Lopsided income growth in Michigan

Contact: Judy Putnam at 517.487.5436
Editor’s note: A noon Monday (today, Jan. 26) media conference call will be held by the Economic Policy Institute to discuss the findings of the report. Details below.

Michigan is the 15th most unequal state in the country

The top 1 percent in Michigan took home 25 times more than the bottom 99 percent in 2012, according to new analysis published by the Economic Policy Institute for EARN — the Economic Analysis and Research Network.

In The Increasingly Unequal States of America: Income Inequality by State, 1917 to 2012, Estelle Sommelier and Mark Price update their analysis of IRS data—using the same methodology employed by Thomas Piketty and Emmanuel Saez to generate their widely cited findings—and show inequality is rising throughout the United States.

Between 1979 and 2007, the top 1 percent of taxpayers captured an increasing share of income in every state. While incomes at all levels declined as a result of the Great Recession, income growth has been lopsided since the recovery began.

From 2009 to 2012 top 1 percent incomes grew faster than the incomes of the bottom 99 percent in every state except West Virginia. In Michigan, the top 1 percent captured 82 percent of income growth in the period following the Great Recession.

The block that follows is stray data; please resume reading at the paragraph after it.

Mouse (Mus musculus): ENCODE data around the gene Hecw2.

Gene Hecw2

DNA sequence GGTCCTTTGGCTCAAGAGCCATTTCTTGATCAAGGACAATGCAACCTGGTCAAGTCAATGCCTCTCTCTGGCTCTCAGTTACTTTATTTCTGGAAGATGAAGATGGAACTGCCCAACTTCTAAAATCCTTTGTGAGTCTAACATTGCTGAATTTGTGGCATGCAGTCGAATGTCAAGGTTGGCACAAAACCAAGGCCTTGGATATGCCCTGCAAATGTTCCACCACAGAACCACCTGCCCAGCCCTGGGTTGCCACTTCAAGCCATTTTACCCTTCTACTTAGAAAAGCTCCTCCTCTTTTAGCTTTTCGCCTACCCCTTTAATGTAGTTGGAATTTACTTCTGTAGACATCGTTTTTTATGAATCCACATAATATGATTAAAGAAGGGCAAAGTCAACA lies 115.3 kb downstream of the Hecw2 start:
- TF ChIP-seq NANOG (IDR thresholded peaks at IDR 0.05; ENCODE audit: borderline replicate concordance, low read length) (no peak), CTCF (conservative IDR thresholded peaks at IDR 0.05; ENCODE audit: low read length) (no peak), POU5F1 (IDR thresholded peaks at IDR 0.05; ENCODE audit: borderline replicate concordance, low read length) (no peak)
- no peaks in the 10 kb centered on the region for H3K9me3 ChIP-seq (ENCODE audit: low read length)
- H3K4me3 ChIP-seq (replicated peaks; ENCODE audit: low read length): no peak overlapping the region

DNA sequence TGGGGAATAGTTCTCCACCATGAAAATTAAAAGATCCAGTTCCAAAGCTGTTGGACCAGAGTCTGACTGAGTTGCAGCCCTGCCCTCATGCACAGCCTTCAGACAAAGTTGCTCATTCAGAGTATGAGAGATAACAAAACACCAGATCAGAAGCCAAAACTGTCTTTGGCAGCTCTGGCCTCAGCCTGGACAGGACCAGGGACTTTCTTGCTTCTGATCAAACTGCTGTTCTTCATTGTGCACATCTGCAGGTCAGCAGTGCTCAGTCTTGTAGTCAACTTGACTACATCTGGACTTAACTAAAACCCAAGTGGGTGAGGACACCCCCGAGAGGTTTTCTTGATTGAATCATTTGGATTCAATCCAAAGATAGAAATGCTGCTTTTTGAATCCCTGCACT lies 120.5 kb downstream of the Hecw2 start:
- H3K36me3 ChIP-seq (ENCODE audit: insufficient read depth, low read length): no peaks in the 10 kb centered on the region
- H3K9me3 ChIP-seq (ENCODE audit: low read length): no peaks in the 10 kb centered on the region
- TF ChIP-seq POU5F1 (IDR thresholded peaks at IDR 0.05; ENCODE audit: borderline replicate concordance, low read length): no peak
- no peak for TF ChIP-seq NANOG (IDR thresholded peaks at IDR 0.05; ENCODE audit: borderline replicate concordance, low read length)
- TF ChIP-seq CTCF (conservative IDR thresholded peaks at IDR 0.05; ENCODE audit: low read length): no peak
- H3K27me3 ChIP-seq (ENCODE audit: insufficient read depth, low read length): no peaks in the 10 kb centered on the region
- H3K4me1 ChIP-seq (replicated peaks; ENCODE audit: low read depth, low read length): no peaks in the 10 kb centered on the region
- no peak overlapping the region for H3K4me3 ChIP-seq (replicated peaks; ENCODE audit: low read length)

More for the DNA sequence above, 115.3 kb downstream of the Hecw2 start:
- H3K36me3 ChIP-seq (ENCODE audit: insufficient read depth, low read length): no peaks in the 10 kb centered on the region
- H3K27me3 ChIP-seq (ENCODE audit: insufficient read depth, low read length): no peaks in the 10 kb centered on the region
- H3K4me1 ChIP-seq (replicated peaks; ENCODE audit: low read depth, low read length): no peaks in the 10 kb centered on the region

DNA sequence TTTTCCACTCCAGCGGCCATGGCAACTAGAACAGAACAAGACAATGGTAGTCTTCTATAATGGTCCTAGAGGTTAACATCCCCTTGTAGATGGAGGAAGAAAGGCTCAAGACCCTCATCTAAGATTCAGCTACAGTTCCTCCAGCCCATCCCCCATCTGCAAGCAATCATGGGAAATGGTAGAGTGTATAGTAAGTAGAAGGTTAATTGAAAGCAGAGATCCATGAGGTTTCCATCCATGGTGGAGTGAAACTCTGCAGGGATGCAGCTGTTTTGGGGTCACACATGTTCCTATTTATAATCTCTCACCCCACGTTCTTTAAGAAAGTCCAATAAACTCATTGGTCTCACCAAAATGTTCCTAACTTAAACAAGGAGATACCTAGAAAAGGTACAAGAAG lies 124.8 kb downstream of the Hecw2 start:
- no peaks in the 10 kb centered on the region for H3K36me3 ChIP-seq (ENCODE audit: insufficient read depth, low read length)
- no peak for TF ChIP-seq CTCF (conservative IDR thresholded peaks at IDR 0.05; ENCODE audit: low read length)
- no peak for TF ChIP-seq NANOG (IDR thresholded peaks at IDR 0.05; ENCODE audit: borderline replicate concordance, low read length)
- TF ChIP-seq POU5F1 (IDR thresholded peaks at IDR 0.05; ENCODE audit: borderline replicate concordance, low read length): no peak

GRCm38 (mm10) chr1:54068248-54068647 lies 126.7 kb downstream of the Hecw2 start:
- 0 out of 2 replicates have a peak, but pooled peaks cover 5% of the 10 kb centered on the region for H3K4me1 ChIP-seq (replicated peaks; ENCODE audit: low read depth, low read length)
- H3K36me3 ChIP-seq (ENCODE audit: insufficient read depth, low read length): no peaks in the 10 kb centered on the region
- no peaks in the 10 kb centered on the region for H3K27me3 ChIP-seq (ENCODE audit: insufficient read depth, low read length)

“This is clear evidence why the economic recovery has not been felt by all families in Michigan — only those who were already doing well,’’ said Gilda Z. Jacobs, president and CEO of the Michigan League for Public Policy, an EARN affiliate. “Our lawmakers should look to this as they create the next budget. They should resist more tax cuts so that Michigan can help struggling families and grow the skilled workforce we need.’’

The study’s authors calculate how much income is required to be in the top 1 percent in each state. In Michigan, it is $300,750.

Nor is this a recent phenomenon. Lopsided income growth is also a long-term trend. Between 1979 and 2007, the top 1 percent in Michigan took home all of the total increase in state income. And Michigan was among four states (including Nevada, Wyoming and Alaska), where only the top 1 percent experienced rising incomes between 1979 and 2007, and the average income of the bottom 99 percent fell.

Today’s media teleconference

What: Media teleconference on rising income inequality in every state
Who: Estelle Sommeiller, socio-economist at the Institute for Research in Economic and Social Sciences in France, Mark Price, labor economist at the Keystone Research Center
When: Monday, Jan. 26 at 12:00 p.m. ET
Call-in number: 1-800-311-9402 Passcode: UNEQUAL    
Contact: Dan Crawford, Donté Donald or Liz Rose at 202.775.8810 or news@epi.org

The Economic Policy Institute (EPI) is an independent, nonprofit think tank that researches the impact of economic trends and policies on working people in the United States.

The Michigan League for Public Policy, www.milhs.org, is a nonpartisan policy institute focused on economic opportunity for all. It is the only state-level organization that addresses poverty in a comprehensive way.